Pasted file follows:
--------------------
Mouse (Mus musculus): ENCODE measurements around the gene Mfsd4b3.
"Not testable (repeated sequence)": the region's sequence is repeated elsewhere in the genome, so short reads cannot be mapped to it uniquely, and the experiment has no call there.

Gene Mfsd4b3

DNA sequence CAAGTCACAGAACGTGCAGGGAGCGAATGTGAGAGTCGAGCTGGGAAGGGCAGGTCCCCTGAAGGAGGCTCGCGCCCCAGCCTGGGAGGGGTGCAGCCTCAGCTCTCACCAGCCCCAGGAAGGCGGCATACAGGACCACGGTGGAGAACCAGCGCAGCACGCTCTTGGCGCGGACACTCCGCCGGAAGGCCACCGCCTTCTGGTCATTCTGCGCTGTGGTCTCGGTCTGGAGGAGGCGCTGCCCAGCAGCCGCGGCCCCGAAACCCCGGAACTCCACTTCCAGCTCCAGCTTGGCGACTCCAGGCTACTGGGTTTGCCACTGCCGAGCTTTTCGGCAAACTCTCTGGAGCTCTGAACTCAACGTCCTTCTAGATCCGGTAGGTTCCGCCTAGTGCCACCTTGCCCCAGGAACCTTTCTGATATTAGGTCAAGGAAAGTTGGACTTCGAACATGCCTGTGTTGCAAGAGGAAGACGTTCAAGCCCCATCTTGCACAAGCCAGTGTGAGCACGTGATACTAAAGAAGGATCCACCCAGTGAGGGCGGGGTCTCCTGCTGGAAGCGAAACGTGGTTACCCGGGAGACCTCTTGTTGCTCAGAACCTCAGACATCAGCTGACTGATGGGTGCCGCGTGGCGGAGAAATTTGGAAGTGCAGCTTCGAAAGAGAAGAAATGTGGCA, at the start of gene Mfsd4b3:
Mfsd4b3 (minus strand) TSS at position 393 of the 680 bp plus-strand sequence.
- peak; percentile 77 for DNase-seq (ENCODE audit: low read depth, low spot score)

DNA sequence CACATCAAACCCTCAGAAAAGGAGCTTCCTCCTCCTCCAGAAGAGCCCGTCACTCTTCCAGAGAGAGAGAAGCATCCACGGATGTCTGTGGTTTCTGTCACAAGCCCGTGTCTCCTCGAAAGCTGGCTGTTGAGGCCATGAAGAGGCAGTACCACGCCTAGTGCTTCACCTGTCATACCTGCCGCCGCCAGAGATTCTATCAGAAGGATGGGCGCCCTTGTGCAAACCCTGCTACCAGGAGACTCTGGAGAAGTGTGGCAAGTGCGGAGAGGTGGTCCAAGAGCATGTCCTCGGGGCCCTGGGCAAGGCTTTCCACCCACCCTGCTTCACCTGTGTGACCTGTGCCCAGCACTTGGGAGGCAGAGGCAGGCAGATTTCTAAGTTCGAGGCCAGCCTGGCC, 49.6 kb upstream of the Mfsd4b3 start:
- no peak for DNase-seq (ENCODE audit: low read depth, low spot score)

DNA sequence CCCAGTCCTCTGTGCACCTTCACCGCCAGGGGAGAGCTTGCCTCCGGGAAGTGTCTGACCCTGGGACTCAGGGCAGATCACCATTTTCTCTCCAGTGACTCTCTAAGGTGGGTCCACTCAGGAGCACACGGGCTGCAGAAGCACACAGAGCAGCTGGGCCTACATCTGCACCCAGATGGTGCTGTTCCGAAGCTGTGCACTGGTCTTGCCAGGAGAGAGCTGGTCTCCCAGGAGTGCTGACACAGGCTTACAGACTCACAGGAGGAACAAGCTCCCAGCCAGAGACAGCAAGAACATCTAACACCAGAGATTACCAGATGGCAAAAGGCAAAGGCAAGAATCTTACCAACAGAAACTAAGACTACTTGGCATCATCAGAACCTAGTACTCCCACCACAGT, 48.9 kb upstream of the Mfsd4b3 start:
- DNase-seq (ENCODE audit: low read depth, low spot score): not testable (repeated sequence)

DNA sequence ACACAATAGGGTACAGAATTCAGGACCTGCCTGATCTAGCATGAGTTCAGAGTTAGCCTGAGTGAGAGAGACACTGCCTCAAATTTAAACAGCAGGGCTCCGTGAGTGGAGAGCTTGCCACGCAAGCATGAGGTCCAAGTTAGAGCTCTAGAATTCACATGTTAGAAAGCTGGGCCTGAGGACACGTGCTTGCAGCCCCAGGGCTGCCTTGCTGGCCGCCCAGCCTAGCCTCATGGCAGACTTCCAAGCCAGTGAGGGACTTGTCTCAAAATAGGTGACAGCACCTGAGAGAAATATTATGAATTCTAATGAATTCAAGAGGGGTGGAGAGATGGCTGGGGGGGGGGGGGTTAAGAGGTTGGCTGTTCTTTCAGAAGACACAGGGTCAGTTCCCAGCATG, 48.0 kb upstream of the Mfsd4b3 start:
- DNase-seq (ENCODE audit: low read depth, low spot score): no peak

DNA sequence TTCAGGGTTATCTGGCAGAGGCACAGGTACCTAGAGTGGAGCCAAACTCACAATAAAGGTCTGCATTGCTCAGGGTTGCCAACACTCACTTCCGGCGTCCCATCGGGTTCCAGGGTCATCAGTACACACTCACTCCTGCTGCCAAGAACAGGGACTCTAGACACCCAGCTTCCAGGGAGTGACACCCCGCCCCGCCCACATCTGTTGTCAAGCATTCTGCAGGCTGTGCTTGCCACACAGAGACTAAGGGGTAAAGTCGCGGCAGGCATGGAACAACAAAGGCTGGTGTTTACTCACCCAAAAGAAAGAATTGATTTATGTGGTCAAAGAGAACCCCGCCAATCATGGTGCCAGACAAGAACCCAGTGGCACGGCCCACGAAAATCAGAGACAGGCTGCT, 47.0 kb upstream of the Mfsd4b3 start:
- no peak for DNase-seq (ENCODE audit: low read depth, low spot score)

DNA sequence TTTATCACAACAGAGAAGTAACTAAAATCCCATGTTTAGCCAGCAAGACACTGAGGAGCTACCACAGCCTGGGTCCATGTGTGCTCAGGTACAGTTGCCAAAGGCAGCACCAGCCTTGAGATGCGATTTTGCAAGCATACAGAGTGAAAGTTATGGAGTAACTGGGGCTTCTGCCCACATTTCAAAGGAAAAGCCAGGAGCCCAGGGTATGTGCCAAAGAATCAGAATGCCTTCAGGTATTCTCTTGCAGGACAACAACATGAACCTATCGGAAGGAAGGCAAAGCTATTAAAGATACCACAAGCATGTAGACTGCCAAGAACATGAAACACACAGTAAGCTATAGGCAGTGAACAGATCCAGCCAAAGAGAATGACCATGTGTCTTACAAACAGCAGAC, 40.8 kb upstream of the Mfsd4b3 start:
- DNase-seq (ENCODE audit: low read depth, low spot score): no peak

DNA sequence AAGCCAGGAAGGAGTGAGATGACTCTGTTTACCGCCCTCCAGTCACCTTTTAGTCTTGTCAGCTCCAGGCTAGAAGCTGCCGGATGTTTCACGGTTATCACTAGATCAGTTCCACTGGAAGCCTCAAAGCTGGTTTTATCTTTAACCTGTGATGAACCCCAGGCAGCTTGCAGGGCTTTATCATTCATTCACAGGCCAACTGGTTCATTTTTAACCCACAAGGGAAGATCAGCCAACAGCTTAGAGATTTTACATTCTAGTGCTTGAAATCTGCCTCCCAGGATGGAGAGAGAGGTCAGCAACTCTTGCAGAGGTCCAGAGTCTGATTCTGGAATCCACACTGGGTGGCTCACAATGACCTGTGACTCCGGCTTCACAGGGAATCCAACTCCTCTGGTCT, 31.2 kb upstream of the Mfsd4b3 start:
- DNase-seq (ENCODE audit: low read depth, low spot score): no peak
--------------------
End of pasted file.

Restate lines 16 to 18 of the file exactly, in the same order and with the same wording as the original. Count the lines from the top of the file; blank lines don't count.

- DNase-seq (ENCODE audit: low read depth, low spot score): no peak

DNA sequence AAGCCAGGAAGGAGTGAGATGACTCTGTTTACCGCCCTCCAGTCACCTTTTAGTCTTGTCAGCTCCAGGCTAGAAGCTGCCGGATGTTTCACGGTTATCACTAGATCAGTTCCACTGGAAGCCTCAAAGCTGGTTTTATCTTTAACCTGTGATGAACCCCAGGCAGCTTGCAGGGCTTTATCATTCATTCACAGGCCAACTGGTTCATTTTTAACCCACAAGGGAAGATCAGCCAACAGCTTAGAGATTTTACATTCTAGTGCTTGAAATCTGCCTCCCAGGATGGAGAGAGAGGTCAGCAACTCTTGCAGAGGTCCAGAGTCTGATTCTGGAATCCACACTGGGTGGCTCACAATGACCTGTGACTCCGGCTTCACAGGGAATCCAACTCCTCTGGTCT, 31.2 kb upstream of the Mfsd4b3 start:
- DNase-seq (ENCODE audit: low read depth, low spot score): no peak